Viktor Erez, 60, from Givatayim, was busy with his daily routine-one he did each and every day. Although this is the holiday season, he had his daily routine to perform. This would not be like every other day for Viktor.

Two special men had left their families some time ago in Romania. They had an opportunity to travel to a foreign land in pursuit of economic opportunity and their families were counting on them. They spoke no Hebrew, had only one another for support. Israel invited them in to work but it was not home, it was not their world, their customs nor their culture. They came to fulfill an Israeli need and a financial family need. Today started as every other day. The evening phone call home was "around the corner." Rosalia Basania, 48, and Budha Piroshke, 50 were simply doing their jobs, law abiding foreign workers, simply doing what was right.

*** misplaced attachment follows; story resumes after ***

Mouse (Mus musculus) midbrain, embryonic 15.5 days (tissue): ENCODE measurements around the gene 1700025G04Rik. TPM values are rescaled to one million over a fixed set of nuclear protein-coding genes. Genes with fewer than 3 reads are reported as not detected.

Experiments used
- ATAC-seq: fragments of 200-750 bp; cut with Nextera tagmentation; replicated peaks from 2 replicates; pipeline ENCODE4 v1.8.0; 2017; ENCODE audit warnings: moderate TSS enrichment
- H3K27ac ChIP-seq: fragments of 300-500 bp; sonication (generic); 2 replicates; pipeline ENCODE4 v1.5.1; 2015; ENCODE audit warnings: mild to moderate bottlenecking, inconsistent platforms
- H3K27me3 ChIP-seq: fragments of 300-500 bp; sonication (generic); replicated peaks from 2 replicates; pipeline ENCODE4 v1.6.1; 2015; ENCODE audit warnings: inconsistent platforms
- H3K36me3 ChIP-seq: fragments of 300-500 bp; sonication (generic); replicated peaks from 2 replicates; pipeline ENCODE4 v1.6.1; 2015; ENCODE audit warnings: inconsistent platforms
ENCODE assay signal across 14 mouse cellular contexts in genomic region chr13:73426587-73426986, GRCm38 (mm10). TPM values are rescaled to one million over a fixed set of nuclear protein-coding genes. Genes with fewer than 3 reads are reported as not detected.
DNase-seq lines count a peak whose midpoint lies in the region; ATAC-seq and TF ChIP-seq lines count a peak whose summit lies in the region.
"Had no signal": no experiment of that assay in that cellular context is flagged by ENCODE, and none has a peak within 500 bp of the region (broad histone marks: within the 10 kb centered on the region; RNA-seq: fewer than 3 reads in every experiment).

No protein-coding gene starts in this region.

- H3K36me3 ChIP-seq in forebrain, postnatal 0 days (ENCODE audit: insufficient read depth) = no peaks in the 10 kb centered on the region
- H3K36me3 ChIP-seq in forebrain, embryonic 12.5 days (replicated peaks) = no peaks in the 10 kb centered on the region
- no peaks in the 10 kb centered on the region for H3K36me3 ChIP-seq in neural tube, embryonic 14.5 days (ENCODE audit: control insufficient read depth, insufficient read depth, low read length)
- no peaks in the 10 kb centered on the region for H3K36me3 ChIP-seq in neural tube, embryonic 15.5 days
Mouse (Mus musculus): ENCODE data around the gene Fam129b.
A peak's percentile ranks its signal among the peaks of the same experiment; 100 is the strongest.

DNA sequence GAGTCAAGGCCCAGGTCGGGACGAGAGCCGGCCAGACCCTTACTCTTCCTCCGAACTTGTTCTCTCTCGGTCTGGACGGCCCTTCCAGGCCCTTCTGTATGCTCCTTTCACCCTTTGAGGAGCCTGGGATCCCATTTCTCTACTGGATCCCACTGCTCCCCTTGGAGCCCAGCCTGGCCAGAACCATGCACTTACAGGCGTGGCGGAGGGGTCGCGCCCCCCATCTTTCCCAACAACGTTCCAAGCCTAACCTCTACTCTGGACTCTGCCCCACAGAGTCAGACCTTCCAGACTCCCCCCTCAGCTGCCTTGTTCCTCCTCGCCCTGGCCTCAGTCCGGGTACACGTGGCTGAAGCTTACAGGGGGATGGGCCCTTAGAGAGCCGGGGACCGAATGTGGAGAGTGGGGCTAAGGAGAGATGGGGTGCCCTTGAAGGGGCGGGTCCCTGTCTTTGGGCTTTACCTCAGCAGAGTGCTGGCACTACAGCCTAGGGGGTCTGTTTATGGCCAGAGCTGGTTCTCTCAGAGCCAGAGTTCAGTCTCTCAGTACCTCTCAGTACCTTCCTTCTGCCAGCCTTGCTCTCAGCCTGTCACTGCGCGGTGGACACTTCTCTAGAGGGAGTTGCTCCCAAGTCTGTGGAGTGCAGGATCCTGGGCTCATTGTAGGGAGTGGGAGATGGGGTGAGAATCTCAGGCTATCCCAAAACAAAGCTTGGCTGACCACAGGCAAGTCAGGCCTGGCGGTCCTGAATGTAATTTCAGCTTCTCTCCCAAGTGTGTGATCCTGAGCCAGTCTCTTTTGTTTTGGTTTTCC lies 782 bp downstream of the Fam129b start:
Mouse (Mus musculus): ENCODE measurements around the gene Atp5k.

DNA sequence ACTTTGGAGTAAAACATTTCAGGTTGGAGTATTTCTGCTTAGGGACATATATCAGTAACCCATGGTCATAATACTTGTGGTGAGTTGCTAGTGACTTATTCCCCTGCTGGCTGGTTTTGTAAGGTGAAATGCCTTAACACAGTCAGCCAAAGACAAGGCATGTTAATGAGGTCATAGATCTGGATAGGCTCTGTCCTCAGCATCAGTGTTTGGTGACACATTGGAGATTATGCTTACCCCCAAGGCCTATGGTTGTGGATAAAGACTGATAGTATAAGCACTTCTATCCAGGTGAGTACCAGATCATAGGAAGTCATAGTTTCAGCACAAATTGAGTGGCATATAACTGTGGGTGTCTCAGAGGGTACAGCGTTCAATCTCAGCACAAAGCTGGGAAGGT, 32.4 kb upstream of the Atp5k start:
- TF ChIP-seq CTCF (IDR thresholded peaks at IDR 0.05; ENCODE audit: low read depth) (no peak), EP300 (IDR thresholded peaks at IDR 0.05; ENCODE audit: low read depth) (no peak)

Lilly Younes, 43, from Oranit, Ariel Darhi, 31, from Bat Yam, and David Shaulov, 29, from Holon were shopping-actually they were simply strolling by the falafel shop on their way to other activities. They kissed their loved ones good - bye earlier in the day-they had no idea it would be their last kiss. Meanwhile the other part of the story was continuing to unfold. For the first time in recent memory, perhaps ever, yesterday's bombing attack was being planned outside of the Palestinian territory. Sami Salim, a 16 year old male had left his home a week earlier-he went with Hizballah agents. They picked him up in the West Bank (April 12th or 13th) and he said goodbye to life as he knew it. These operators took him away and prepared him for one task-to murder innocent civilians during their time of joy and happiness. He was to do this fully aware of what he was doing; it was premeditated murder-planned down to the precise moment-only something would go wrong at the very moment of truth. These adult terrorist agents would keep Sami out of sight for one week, indoctrinating him! When the time came, these terrorists drove Sami to Tel Aviv. Israel's counter-intelligence services had never heard name of the Jihad Islami suicide bomber, Sami Salim Mohammed Hammed, 16, from Tubas, although they were familiar with the network that ran him. All the more the pity. So, foreigners outside of Israel, planned, selected the bomber and implemented a murderous attack upon civilians, unsuspecting individuals just like you and me. People who were only going about their daily activities, some were with family experiencing the thrill of being on vacation, while others simply stopped by to get something to eat-it was that time of day when all hell broke lose.